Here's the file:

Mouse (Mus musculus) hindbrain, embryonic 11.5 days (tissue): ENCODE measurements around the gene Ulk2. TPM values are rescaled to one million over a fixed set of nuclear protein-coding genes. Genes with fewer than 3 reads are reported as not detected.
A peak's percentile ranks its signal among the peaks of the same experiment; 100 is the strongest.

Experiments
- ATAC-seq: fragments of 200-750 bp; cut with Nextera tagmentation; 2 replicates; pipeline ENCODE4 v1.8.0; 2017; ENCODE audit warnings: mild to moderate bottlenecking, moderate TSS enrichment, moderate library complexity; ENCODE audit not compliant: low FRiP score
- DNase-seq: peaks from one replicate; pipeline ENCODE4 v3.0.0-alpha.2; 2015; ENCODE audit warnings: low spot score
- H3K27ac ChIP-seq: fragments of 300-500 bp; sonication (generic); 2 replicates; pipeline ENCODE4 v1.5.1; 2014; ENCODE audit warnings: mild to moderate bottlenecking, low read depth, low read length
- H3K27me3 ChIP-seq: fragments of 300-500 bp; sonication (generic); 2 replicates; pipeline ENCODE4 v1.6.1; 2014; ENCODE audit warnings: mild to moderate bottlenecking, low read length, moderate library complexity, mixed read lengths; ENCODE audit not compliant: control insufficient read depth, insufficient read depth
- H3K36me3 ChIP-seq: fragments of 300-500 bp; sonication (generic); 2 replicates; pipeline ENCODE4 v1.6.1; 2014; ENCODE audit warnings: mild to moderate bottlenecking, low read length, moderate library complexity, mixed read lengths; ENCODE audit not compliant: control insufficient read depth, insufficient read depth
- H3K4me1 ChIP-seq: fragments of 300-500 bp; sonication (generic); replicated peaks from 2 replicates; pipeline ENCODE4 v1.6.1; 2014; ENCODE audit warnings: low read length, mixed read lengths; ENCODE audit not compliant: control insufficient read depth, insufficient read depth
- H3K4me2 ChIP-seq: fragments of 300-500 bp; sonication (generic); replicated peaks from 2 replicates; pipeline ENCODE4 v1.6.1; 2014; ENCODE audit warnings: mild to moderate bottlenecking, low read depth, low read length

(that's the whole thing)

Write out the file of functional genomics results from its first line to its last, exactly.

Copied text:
Mouse (Mus musculus) hindbrain, embryonic 11.5 days (tissue): ENCODE measurements around the gene Ulk2. TPM values are rescaled to one million over a fixed set of nuclear protein-coding genes. Genes with fewer than 3 reads are reported as not detected.
A peak's percentile ranks its signal among the peaks of the same experiment; 100 is the strongest.

Experiments
- ATAC-seq: fragments of 200-750 bp; cut with Nextera tagmentation; 2 replicates; pipeline ENCODE4 v1.8.0; 2017; ENCODE audit warnings: mild to moderate bottlenecking, moderate TSS enrichment, moderate library complexity; ENCODE audit not compliant: low FRiP score
- DNase-seq: peaks from one replicate; pipeline ENCODE4 v3.0.0-alpha.2; 2015; ENCODE audit warnings: low spot score
- H3K27ac ChIP-seq: fragments of 300-500 bp; sonication (generic); 2 replicates; pipeline ENCODE4 v1.5.1; 2014; ENCODE audit warnings: mild to moderate bottlenecking, low read depth, low read length
- H3K27me3 ChIP-seq: fragments of 300-500 bp; sonication (generic); 2 replicates; pipeline ENCODE4 v1.6.1; 2014; ENCODE audit warnings: mild to moderate bottlenecking, low read length, moderate library complexity, mixed read lengths; ENCODE audit not compliant: control insufficient read depth, insufficient read depth
- H3K36me3 ChIP-seq: fragments of 300-500 bp; sonication (generic); 2 replicates; pipeline ENCODE4 v1.6.1; 2014; ENCODE audit warnings: mild to moderate bottlenecking, low read length, moderate library complexity, mixed read lengths; ENCODE audit not compliant: control insufficient read depth, insufficient read depth
- H3K4me1 ChIP-seq: fragments of 300-500 bp; sonication (generic); replicated peaks from 2 replicates; pipeline ENCODE4 v1.6.1; 2014; ENCODE audit warnings: low read length, mixed read lengths; ENCODE audit not compliant: control insufficient read depth, insufficient read depth
- H3K4me2 ChIP-seq: fragments of 300-500 bp; sonication (generic); replicated peaks from 2 replicates; pipeline ENCODE4 v1.6.1; 2014; ENCODE audit warnings: mild to moderate bottlenecking, low read depth, low read length